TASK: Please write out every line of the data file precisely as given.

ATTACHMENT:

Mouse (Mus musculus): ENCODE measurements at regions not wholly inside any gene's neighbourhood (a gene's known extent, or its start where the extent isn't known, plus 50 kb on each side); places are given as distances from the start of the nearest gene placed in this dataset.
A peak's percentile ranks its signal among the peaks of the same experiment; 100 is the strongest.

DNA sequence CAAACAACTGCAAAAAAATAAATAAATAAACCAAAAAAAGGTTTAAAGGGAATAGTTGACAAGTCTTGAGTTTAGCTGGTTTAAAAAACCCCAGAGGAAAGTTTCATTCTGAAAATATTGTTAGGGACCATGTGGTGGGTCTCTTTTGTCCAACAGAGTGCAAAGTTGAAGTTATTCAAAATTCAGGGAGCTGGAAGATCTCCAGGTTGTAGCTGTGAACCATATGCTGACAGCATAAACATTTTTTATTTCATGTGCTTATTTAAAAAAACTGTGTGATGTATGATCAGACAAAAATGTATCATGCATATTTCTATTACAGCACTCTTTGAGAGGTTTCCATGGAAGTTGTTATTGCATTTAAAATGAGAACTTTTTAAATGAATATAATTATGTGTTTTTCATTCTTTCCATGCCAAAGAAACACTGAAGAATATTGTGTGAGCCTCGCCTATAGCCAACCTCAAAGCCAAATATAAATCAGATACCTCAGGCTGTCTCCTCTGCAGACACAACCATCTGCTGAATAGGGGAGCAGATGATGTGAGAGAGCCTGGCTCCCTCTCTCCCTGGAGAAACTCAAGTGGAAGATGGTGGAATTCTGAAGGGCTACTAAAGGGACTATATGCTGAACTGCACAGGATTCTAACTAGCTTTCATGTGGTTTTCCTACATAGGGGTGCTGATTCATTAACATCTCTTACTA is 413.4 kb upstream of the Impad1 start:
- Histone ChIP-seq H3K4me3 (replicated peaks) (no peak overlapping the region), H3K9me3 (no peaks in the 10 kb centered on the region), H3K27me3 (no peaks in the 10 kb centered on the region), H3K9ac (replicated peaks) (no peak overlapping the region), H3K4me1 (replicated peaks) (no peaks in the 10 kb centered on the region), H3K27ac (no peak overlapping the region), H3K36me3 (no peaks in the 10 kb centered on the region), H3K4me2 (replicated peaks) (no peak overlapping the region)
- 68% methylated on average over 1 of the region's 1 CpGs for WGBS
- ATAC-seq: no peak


Mouse (Mus musculus): ENCODE measurements at regions not wholly inside any gene's neighbourhood (a gene's known extent, or its start where the extent isn't known, plus 50 kb on each side); places are given as distances from the start of the nearest gene placed in this dataset.
A peak's percentile ranks its signal among the peaks of the same experiment; 100 is the strongest.

DNA sequence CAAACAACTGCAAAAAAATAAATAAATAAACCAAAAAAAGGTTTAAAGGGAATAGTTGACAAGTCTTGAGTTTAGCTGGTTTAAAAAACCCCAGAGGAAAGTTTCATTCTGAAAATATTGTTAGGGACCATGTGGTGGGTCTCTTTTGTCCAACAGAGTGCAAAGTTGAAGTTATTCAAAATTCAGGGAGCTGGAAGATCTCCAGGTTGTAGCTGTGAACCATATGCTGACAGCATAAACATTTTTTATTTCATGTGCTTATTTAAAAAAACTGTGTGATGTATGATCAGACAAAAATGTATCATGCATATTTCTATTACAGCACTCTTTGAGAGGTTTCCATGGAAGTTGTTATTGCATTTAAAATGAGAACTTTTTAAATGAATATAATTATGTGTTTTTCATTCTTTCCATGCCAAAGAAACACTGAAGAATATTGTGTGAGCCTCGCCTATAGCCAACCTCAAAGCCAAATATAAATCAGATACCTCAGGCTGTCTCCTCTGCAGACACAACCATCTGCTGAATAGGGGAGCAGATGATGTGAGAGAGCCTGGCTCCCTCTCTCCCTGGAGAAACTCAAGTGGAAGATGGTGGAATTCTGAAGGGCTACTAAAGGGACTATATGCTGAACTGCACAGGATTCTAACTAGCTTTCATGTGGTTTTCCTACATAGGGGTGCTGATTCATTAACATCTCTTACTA is 413.4 kb upstream of the Impad1 start:
- Histone ChIP-seq H3K4me3 (replicated peaks) (no peak overlapping the region), H3K9me3 (no peaks in the 10 kb centered on the region), H3K27me3 (no peaks in the 10 kb centered on the region), H3K9ac (replicated peaks) (no peak overlapping the region), H3K4me1 (replicated peaks) (no peaks in the 10 kb centered on the region), H3K27ac (no peak overlapping the region), H3K36me3 (no peaks in the 10 kb centered on the region), H3K4me2 (replicated peaks) (no peak overlapping the region)
- 68% methylated on average over 1 of the region's 1 CpGs for WGBS
- ATAC-seq: no peak